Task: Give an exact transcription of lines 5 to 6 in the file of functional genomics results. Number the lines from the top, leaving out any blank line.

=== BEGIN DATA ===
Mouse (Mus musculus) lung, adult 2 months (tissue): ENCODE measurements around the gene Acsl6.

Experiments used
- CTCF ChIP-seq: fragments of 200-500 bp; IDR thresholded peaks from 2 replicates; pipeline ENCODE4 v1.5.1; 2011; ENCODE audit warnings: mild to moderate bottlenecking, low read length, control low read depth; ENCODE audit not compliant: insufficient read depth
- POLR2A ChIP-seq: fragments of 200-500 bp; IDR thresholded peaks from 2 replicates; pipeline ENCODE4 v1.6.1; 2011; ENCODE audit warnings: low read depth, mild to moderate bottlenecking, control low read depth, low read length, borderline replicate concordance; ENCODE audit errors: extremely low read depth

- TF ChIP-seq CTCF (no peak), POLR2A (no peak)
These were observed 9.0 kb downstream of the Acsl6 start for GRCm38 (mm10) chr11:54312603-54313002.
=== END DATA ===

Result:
- TF ChIP-seq CTCF (no peak), POLR2A (no peak)
These were observed 9.0 kb downstream of the Acsl6 start for GRCm38 (mm10) chr11:54312603-54313002.